In Which Marcia, Marcia, Marcia
The 90’s were the decade that officially wrought the era of reboots in which we currently live. It was the moment when the first post-war generations finally, fully grew up, and could yearn for the popular culture of their pasts. The 90’s also paved a clear road for making this phenomena feel more acceptable. After all this was the decade of irony and “nothing matters” detachment, wouldn’t hearkening back to the times of clear moral grounding and legitimate stakes be good for the culture? Wouldn’t entrancing the then modern era with a sense of vigor and purpose help set the MTV generation right?
And The Brady Bunch Movie answers those questions with a triumphant, not really, and in a fashion that makes for a funnier movie. For a film that boldly proclaims that the Bradys are, “back to save America from the 90’s” the move is a cheekier bit of cultural skewering than one might anticipate. Yes there are many easy (albeit amusing) jabs a life in the Go-Go 90s, but director Betty Thomas is able to deftly weave a more interesting yarn about how the culture of the past mingles with the culture of the present in ways both daft and trenchant.
So what are those Bradys up to this time. Well it looks like scuzzy real estate agent Larry Dittmeyer (Michael McKean at his most unrelentingly prattish) wants to scoop the iconic Brady home and sell it to land developers, and he might just have the prime opportunity when Mike and Carol Brady (Gary Cole and Shelley Long) discover that they have thousands of dollars in back taxes unpaid. With the help of their myriad kids, the bunch work to save their home, and their way, of life from being destroyed.
From a distance the structure and beats of The Brady Bunch Movie look like a trite piece of reactionary nostalgia bait. That the perfectly groomed family of eight white, blond, and sexually inert people could wrangle the the culture wars of the 90s. Instead Thomas constructs a clever bit of commentary that not only points out that the Bradys are bizarre relics in the 90’s, but they were bizarre relics in their own time. A perfectly sterilized family unit to serve as a soothing counterpoint to the chaotic America of the late 60’s and early 70’s. In fact it’s more ironic that The Brady Bunch could be held as a paragon of virtue against events like The Vietnam War and Kent State Massacre, something so aggressively anodyne that it’s almost an assault on reality.
That fracture is what Thomas is able to exploit in her film, translating that disconnect and heightening it to the greatest extreme imaginable. It’s beautifully executed with a simple bit of formal invention that gives the film its edge. For whenever the story ventures into the home of the Bradys it rigorously conforms to the limits of the TV show: few camera moves, flat lighting, and square, head on framing to make everything as clear as possible. Once a Brady steps out into the tumultuous landscape of contemporary LA the world shifts: the colors drain out, the camera becomes very active, and everything is covered with a fine sheen of filth to the drill the point home. It’s a bit of construction to literalize what all the other characters say; the Bradys are from another world.
Thus the whole family is run through the same ringer, taking the quirks from the TV show and leveraging them into bizarre pieces of humor. Marcia (Christine Taylor) is still a vacuous airhead, but what was once a flaw is now a piece of virtue. Her clueless demeanor allowing people around her to project whatever emotion they have on to her pretty face. She’s a conspicuous throwback to some of the 70’s cool that seeped into the current culture, and her guilelessness is now looked on with admiration by friends and classmates as above it all aloofness.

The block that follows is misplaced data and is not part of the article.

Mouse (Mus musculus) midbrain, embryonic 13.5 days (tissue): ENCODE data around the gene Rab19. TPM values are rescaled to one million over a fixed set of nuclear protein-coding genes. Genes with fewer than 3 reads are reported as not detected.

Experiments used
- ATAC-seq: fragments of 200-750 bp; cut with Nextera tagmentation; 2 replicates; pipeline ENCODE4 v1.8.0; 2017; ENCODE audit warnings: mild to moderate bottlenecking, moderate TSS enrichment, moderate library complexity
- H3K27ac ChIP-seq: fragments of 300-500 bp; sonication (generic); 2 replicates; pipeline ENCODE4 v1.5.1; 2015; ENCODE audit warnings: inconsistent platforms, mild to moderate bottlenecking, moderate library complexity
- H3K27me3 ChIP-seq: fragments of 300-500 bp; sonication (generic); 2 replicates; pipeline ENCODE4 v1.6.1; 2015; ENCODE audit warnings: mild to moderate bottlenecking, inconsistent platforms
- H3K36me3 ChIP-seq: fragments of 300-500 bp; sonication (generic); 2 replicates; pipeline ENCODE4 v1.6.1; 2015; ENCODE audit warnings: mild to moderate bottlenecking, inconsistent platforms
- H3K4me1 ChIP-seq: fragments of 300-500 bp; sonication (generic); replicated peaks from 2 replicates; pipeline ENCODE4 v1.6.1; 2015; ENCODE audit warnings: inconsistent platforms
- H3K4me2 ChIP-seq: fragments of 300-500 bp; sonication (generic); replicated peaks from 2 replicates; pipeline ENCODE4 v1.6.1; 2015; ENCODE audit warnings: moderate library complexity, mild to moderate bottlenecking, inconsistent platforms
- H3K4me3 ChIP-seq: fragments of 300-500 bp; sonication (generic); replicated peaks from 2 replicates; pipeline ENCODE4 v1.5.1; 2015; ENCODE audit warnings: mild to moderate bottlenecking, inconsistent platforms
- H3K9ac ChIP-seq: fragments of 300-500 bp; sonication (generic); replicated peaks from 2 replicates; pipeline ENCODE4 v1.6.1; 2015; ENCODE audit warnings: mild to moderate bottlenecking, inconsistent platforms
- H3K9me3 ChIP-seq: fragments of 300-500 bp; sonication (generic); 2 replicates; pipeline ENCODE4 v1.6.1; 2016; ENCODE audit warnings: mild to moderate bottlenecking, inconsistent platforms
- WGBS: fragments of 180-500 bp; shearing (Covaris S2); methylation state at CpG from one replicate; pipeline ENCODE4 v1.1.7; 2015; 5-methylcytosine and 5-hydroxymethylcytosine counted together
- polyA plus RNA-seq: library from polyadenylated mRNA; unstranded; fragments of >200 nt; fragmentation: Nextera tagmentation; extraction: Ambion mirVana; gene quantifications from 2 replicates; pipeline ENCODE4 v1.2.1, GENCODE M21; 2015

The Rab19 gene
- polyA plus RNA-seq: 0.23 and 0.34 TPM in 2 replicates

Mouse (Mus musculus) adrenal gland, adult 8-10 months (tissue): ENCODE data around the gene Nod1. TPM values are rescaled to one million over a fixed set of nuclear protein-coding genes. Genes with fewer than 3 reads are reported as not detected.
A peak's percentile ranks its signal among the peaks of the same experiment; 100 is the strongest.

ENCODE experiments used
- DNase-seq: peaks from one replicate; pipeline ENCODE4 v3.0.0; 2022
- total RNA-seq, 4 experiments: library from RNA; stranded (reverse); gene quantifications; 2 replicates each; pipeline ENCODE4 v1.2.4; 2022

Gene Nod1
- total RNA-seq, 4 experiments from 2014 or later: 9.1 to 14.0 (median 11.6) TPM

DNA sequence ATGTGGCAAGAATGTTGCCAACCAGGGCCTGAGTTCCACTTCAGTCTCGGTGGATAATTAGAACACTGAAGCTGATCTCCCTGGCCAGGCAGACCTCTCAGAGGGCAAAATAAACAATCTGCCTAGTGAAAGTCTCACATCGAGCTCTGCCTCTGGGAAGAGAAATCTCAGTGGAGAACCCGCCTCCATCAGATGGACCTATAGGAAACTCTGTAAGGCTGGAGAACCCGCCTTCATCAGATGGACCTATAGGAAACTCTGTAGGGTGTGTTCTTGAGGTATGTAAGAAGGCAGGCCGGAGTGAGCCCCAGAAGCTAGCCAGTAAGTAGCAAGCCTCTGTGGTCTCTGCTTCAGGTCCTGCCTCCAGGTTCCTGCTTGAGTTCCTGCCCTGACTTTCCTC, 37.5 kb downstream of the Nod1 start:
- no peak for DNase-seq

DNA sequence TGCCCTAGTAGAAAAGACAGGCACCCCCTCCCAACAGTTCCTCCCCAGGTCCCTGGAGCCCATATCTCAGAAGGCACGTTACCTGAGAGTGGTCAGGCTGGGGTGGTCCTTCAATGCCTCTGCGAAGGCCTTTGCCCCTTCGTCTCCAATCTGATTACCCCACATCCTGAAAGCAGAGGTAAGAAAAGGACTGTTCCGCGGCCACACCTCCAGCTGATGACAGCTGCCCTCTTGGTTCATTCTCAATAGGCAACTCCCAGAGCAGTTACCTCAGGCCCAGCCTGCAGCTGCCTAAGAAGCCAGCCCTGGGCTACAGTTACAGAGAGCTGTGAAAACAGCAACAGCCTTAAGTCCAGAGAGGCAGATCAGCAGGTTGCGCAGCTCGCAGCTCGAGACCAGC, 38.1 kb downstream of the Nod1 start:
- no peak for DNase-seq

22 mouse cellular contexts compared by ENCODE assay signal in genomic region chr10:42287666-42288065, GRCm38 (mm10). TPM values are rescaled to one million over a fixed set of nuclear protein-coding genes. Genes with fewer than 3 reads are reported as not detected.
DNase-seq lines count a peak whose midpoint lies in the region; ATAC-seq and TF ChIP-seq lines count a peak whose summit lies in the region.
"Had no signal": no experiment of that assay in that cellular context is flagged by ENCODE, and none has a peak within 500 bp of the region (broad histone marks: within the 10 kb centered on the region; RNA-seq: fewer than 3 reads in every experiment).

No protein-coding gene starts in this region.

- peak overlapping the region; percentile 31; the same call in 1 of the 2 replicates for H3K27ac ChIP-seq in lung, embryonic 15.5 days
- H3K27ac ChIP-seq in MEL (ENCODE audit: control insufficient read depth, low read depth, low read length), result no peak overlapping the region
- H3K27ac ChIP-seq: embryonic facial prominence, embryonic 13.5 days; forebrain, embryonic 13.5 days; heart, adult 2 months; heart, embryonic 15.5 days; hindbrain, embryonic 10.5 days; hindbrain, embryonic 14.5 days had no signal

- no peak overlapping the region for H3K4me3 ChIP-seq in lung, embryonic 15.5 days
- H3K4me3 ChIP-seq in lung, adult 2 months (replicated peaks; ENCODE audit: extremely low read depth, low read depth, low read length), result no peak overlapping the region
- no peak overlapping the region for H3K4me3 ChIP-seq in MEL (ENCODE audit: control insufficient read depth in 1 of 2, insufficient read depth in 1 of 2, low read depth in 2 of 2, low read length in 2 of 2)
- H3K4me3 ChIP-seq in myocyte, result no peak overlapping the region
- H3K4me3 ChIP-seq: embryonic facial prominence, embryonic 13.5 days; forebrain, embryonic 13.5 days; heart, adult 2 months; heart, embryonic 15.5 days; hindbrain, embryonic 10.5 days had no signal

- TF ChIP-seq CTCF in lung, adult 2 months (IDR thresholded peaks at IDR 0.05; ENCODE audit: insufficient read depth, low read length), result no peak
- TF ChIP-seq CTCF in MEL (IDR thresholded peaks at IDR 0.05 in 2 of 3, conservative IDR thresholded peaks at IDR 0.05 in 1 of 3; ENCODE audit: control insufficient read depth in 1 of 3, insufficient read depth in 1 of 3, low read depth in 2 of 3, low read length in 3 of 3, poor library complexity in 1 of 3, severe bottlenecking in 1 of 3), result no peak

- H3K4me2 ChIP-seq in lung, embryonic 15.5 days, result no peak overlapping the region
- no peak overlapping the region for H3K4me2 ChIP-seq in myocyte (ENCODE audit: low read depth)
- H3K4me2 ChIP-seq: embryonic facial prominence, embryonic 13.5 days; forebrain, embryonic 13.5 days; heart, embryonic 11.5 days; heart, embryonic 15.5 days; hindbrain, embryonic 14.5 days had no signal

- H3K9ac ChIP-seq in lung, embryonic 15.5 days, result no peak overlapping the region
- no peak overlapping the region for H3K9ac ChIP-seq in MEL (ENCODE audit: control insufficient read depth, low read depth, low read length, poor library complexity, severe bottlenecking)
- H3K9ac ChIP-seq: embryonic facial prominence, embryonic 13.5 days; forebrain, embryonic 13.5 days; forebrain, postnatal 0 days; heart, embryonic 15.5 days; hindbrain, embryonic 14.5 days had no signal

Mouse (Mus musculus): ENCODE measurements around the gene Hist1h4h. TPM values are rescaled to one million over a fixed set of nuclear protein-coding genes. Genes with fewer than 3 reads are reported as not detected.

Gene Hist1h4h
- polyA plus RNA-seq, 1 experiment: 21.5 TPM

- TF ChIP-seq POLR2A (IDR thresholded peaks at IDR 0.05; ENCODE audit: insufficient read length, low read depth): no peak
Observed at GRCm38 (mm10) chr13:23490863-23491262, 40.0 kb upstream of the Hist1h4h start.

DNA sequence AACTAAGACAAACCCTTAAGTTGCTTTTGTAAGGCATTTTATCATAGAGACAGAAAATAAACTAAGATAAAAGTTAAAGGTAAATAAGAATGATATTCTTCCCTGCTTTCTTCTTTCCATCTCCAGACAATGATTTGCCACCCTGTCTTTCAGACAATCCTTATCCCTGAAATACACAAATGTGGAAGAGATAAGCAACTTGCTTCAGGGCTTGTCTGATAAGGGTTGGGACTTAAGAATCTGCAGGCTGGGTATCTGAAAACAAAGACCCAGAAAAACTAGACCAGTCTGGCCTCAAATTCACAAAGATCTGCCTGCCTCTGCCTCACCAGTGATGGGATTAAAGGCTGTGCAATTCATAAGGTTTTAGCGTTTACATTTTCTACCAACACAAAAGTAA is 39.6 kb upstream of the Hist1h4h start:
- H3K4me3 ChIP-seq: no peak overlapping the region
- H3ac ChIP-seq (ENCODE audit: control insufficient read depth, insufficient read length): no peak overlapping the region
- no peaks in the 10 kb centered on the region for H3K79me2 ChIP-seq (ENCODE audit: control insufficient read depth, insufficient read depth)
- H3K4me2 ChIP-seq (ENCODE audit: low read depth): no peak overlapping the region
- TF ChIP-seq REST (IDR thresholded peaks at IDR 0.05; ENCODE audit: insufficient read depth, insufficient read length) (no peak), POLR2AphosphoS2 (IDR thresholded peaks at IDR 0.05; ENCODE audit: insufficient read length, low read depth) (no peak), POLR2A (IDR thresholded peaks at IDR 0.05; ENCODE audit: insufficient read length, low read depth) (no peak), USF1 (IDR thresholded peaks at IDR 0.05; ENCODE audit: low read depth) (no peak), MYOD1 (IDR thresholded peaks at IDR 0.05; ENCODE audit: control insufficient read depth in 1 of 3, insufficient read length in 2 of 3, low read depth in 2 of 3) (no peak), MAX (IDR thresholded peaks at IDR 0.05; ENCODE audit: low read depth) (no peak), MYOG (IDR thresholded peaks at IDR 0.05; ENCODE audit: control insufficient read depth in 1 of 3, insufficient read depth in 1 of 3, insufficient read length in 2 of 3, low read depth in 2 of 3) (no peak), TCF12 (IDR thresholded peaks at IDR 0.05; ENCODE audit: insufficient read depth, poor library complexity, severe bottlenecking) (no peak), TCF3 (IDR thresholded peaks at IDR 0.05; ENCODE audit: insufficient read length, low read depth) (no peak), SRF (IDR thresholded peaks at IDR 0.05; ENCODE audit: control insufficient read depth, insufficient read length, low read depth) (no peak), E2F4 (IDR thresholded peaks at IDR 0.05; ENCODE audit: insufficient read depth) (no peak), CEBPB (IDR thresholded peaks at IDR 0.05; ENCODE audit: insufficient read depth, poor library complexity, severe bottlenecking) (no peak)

The comedic centerpiece of the film is Jan (Jennifer Elise Cox), a character whose defining feature is being looked down upon (the long life of “sure Jan” will certainly do that to a girl) and thus finally cracks under the pressure. The result is an existential/psychotic break where Jan stares intently at her sisters as demonic inner voices argue about what actions she should do to get attention. It’s a pretty straightforward conceit, but the intensity of Cox’s performance, and the strange turns the narrative takes (which includes a trip to a student counselor played by RuPaul) allows Thomas and Cox to create a committed and oddball series of comedic set-pieces.
The rest of the family’s business is less immediately striking (Mike tries to pitch one architectural design over and over, Greg tries to make money by selling a drippy folk song), but it’s bundled together with a verve for the strange and outre that makes the project so endearing. Even the main plot is wrapped up in a strange meta manner, with the members of the Monkees judging the Bradys showstopping performance with high marks. It’s a hat on top of a hat, at once calling back to the Bradys success as a variety show, while winking to the artificiality of the whole thing by including The Monkees.
The Monkees seem like a good counterpoint to what’s going on here. Yes they were the toothless made for TV pop group that nabbed from the culture for purely commercial purposes, but they’re also the people that made Head. While The Brady Bunch Movie is far from the psychedelic anarchy of Head, it accomplishes a similar goal: transforming the utterly anodyne into something with a little bite.
Odds and Ends
- “Put on your Sunday best kids, we’re going to Sears”
- “But Jan you don’t have any friends”
- It’s only hinted at here, but yes the Brady’s have a weird incest vibe going on, that as I understand it, is expanded upon in A Very Brady Sequel.
Next week we once again dip into the year of 1999 to pull out the grand extravagance of Paul Thomas Anderson’s Magnolia.